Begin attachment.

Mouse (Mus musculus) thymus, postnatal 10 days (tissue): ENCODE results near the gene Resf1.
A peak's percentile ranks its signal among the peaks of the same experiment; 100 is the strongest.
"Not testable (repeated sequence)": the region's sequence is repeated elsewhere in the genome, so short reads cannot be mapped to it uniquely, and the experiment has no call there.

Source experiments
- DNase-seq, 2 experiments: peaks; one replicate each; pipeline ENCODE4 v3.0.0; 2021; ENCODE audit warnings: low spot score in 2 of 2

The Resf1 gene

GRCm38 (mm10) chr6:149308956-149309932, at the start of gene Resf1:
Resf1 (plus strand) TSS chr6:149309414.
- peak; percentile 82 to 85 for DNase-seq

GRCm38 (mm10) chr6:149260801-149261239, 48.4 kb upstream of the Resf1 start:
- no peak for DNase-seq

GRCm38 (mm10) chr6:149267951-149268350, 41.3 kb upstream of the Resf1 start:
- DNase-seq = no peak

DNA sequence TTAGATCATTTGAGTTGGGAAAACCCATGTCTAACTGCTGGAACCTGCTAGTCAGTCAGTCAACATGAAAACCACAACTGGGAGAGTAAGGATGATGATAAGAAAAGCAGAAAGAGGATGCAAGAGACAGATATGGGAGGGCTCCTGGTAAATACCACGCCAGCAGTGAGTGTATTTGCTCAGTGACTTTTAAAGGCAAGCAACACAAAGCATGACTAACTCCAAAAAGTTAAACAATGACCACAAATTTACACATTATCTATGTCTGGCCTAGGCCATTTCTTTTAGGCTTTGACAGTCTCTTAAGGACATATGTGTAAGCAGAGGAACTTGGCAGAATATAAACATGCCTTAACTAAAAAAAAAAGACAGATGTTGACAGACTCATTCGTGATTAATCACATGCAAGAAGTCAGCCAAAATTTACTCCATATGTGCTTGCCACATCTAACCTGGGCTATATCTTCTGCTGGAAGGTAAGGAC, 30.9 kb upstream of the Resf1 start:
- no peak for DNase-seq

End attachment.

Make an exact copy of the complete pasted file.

Mouse (Mus musculus) thymus, postnatal 10 days (tissue): ENCODE results near the gene Resf1.
A peak's percentile ranks its signal among the peaks of the same experiment; 100 is the strongest.
"Not testable (repeated sequence)": the region's sequence is repeated elsewhere in the genome, so short reads cannot be mapped to it uniquely, and the experiment has no call there.

Source experiments
- DNase-seq, 2 experiments: peaks; one replicate each; pipeline ENCODE4 v3.0.0; 2021; ENCODE audit warnings: low spot score in 2 of 2

The Resf1 gene

GRCm38 (mm10) chr6:149308956-149309932, at the start of gene Resf1:
Resf1 (plus strand) TSS chr6:149309414.
- peak; percentile 82 to 85 for DNase-seq

GRCm38 (mm10) chr6:149260801-149261239, 48.4 kb upstream of the Resf1 start:
- no peak for DNase-seq

GRCm38 (mm10) chr6:149267951-149268350, 41.3 kb upstream of the Resf1 start:
- DNase-seq = no peak

DNA sequence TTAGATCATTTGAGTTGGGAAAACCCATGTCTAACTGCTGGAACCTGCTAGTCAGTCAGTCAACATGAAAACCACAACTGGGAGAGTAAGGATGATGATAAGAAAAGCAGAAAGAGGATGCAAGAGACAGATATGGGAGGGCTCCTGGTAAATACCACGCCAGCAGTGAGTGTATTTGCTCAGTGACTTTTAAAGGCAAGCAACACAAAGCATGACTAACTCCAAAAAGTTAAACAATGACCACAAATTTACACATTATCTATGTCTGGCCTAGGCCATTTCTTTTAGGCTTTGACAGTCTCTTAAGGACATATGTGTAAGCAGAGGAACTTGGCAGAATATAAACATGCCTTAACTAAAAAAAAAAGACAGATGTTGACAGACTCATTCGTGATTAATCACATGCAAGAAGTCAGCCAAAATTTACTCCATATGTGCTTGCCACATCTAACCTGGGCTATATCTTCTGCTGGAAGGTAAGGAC, 30.9 kb upstream of the Resf1 start:
- no peak for DNase-seq